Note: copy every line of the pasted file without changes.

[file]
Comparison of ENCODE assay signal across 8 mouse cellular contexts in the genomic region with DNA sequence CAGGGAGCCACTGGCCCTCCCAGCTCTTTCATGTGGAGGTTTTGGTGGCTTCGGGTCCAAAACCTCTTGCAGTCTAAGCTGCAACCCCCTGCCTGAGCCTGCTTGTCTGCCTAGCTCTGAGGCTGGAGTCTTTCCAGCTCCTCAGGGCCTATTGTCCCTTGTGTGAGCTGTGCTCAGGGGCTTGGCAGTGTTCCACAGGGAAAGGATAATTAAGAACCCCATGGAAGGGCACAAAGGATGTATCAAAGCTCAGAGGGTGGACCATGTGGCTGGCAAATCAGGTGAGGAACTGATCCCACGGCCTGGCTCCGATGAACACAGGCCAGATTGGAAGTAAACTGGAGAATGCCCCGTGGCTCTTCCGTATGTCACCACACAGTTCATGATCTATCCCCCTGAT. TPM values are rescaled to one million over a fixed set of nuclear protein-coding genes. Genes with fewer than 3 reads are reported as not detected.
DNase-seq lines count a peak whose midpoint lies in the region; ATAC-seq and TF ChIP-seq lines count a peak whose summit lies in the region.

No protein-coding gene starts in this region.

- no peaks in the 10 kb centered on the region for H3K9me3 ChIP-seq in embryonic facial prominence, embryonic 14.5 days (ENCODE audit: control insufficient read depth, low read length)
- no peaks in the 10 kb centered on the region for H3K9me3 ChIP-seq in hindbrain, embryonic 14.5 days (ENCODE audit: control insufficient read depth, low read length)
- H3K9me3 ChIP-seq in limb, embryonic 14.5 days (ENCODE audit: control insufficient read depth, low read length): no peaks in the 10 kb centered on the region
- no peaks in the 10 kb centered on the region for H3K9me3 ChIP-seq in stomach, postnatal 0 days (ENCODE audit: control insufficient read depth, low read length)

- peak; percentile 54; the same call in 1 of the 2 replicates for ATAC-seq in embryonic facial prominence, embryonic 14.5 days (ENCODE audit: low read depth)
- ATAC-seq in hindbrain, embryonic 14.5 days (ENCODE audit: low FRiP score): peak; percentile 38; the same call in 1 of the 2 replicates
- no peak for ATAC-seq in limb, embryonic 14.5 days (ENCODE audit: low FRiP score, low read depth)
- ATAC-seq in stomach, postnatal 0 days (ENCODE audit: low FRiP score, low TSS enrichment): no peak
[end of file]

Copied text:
Comparison of ENCODE assay signal across 8 mouse cellular contexts in the genomic region with DNA sequence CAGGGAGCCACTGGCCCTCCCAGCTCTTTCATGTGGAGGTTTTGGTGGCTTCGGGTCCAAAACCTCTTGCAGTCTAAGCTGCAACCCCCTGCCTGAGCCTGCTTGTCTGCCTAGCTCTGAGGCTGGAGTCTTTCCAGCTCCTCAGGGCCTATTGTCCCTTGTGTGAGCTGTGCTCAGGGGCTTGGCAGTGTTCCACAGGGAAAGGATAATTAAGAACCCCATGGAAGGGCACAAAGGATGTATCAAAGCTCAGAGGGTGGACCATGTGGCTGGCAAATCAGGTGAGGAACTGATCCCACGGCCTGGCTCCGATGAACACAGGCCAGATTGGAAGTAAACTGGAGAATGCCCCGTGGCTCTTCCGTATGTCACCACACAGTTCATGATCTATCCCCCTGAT. TPM values are rescaled to one million over a fixed set of nuclear protein-coding genes. Genes with fewer than 3 reads are reported as not detected.
DNase-seq lines count a peak whose midpoint lies in the region; ATAC-seq and TF ChIP-seq lines count a peak whose summit lies in the region.

No protein-coding gene starts in this region.

- no peaks in the 10 kb centered on the region for H3K9me3 ChIP-seq in embryonic facial prominence, embryonic 14.5 days (ENCODE audit: control insufficient read depth, low read length)
- no peaks in the 10 kb centered on the region for H3K9me3 ChIP-seq in hindbrain, embryonic 14.5 days (ENCODE audit: control insufficient read depth, low read length)
- H3K9me3 ChIP-seq in limb, embryonic 14.5 days (ENCODE audit: control insufficient read depth, low read length): no peaks in the 10 kb centered on the region
- no peaks in the 10 kb centered on the region for H3K9me3 ChIP-seq in stomach, postnatal 0 days (ENCODE audit: control insufficient read depth, low read length)

- peak; percentile 54; the same call in 1 of the 2 replicates for ATAC-seq in embryonic facial prominence, embryonic 14.5 days (ENCODE audit: low read depth)
- ATAC-seq in hindbrain, embryonic 14.5 days (ENCODE audit: low FRiP score): peak; percentile 38; the same call in 1 of the 2 replicates
- no peak for ATAC-seq in limb, embryonic 14.5 days (ENCODE audit: low FRiP score, low read depth)
- ATAC-seq in stomach, postnatal 0 days (ENCODE audit: low FRiP score, low TSS enrichment): no peak